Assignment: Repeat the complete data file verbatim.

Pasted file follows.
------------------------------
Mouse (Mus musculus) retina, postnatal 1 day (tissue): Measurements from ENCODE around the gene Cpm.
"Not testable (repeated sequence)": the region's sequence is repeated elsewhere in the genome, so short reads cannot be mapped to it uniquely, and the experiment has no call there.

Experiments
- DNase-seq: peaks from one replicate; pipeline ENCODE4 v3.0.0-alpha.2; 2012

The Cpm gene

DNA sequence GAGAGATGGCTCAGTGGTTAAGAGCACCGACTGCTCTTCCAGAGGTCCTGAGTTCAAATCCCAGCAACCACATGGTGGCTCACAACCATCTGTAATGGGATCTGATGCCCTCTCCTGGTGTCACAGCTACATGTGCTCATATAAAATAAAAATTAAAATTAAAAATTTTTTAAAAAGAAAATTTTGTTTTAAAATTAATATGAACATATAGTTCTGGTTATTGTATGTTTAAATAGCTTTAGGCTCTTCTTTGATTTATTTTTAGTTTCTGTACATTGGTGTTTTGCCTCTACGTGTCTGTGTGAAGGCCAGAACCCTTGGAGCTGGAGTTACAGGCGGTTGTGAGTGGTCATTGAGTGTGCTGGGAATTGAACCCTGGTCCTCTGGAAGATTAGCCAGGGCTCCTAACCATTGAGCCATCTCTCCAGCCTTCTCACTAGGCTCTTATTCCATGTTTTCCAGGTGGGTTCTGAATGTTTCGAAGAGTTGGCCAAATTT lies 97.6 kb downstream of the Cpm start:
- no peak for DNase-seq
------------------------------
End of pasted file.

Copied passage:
Mouse (Mus musculus) retina, postnatal 1 day (tissue): Measurements from ENCODE around the gene Cpm.
"Not testable (repeated sequence)": the region's sequence is repeated elsewhere in the genome, so short reads cannot be mapped to it uniquely, and the experiment has no call there.

Experiments
- DNase-seq: peaks from one replicate; pipeline ENCODE4 v3.0.0-alpha.2; 2012

The Cpm gene

DNA sequence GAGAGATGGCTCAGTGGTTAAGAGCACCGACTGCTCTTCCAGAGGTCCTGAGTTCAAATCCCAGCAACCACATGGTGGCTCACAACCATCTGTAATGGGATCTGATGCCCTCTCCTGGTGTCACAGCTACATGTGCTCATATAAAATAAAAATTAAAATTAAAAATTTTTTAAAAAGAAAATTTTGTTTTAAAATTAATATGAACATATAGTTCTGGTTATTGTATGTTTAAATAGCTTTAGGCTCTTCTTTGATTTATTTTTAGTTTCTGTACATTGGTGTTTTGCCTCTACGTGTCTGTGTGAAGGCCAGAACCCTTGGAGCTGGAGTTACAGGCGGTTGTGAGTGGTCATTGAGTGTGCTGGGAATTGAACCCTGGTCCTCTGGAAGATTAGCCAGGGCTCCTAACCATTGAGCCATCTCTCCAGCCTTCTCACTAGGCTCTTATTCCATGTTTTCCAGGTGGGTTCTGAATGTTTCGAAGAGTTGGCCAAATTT lies 97.6 kb downstream of the Cpm start:
- no peak for DNase-seq